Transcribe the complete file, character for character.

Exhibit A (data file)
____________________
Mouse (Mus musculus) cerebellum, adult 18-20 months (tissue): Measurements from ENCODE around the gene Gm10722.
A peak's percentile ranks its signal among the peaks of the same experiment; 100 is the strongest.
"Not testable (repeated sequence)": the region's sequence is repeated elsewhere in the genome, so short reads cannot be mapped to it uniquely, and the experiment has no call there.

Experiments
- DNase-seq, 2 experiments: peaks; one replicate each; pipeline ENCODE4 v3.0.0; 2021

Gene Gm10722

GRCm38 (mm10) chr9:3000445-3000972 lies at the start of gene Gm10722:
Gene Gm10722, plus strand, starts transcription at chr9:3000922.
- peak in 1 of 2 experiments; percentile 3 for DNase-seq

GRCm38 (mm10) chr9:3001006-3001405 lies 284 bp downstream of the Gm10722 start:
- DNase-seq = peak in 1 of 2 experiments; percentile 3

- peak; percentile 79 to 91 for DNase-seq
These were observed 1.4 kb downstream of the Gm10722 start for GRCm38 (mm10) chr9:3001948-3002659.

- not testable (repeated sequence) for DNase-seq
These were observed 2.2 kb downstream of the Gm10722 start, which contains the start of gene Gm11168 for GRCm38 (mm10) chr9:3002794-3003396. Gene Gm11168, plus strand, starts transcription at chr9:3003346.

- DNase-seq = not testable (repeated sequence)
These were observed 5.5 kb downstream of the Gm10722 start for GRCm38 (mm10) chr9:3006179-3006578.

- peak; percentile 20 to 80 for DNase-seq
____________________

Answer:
Mouse (Mus musculus) cerebellum, adult 18-20 months (tissue): Measurements from ENCODE around the gene Gm10722.
A peak's percentile ranks its signal among the peaks of the same experiment; 100 is the strongest.
"Not testable (repeated sequence)": the region's sequence is repeated elsewhere in the genome, so short reads cannot be mapped to it uniquely, and the experiment has no call there.

Experiments
- DNase-seq, 2 experiments: peaks; one replicate each; pipeline ENCODE4 v3.0.0; 2021

Gene Gm10722

GRCm38 (mm10) chr9:3000445-3000972 lies at the start of gene Gm10722:
Gene Gm10722, plus strand, starts transcription at chr9:3000922.
- peak in 1 of 2 experiments; percentile 3 for DNase-seq

GRCm38 (mm10) chr9:3001006-3001405 lies 284 bp downstream of the Gm10722 start:
- DNase-seq = peak in 1 of 2 experiments; percentile 3

- peak; percentile 79 to 91 for DNase-seq
These were observed 1.4 kb downstream of the Gm10722 start for GRCm38 (mm10) chr9:3001948-3002659.

- not testable (repeated sequence) for DNase-seq
These were observed 2.2 kb downstream of the Gm10722 start, which contains the start of gene Gm11168 for GRCm38 (mm10) chr9:3002794-3003396. Gene Gm11168, plus strand, starts transcription at chr9:3003346.

- DNase-seq = not testable (repeated sequence)
These were observed 5.5 kb downstream of the Gm10722 start for GRCm38 (mm10) chr9:3006179-3006578.

- peak; percentile 20 to 80 for DNase-seq